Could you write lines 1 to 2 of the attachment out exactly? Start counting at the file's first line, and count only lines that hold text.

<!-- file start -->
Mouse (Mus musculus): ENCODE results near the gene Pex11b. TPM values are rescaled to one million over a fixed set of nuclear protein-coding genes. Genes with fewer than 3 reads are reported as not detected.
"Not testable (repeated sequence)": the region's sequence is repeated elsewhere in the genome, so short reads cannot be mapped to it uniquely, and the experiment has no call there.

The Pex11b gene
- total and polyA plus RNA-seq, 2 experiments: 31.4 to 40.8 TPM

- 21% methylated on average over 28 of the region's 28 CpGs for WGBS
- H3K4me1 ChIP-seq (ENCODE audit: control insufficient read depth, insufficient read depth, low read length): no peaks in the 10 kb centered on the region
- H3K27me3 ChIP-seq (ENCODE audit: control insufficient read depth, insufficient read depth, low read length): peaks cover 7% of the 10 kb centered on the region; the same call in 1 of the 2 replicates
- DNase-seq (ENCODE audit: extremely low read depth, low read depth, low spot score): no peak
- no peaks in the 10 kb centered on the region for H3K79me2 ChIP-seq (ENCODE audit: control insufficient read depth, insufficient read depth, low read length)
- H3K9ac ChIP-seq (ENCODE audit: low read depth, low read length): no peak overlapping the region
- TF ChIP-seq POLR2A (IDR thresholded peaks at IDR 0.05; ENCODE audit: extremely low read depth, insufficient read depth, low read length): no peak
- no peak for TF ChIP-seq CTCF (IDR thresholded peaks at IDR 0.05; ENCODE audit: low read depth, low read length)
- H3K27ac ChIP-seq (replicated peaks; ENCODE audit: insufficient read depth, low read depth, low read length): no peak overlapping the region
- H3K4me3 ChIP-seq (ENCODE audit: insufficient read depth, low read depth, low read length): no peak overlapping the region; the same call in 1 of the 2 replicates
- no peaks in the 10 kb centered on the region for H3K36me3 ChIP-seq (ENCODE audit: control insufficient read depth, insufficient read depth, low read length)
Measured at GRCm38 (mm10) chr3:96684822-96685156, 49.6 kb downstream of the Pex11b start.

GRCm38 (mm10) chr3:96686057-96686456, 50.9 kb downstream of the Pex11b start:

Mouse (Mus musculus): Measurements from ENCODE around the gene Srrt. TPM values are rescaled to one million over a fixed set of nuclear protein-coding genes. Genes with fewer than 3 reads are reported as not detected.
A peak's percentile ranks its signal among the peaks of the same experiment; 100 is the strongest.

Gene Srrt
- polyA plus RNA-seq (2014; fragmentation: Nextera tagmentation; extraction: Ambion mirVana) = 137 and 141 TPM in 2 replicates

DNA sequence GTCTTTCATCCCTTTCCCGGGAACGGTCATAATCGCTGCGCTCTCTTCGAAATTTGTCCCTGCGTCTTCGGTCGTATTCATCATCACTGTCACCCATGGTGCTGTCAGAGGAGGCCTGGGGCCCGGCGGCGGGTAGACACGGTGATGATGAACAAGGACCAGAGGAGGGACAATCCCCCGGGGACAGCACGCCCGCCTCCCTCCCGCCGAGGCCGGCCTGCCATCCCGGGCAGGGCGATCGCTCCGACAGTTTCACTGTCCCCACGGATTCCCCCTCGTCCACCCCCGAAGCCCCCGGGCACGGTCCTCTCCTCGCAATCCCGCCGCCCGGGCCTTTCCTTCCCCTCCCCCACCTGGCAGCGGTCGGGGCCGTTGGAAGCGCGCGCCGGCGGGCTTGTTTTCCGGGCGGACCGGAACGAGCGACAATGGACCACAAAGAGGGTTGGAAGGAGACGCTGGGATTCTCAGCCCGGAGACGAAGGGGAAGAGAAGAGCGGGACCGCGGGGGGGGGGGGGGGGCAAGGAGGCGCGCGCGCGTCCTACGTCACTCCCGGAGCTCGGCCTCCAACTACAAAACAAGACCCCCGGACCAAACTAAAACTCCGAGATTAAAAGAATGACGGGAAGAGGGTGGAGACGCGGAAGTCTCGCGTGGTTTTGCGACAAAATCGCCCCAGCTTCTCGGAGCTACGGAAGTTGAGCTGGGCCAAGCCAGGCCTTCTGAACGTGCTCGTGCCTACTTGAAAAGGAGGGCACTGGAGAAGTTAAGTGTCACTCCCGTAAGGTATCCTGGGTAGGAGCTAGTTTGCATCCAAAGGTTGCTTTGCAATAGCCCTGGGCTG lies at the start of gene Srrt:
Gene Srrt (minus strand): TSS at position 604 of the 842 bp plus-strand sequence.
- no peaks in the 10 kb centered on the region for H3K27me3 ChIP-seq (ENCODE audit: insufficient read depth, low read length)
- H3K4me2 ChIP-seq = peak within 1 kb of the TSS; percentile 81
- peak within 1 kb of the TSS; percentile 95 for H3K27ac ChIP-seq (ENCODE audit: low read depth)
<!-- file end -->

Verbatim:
Mouse (Mus musculus): ENCODE results near the gene Pex11b. TPM values are rescaled to one million over a fixed set of nuclear protein-coding genes. Genes with fewer than 3 reads are reported as not detected.
"Not testable (repeated sequence)": the region's sequence is repeated elsewhere in the genome, so short reads cannot be mapped to it uniquely, and the experiment has no call there.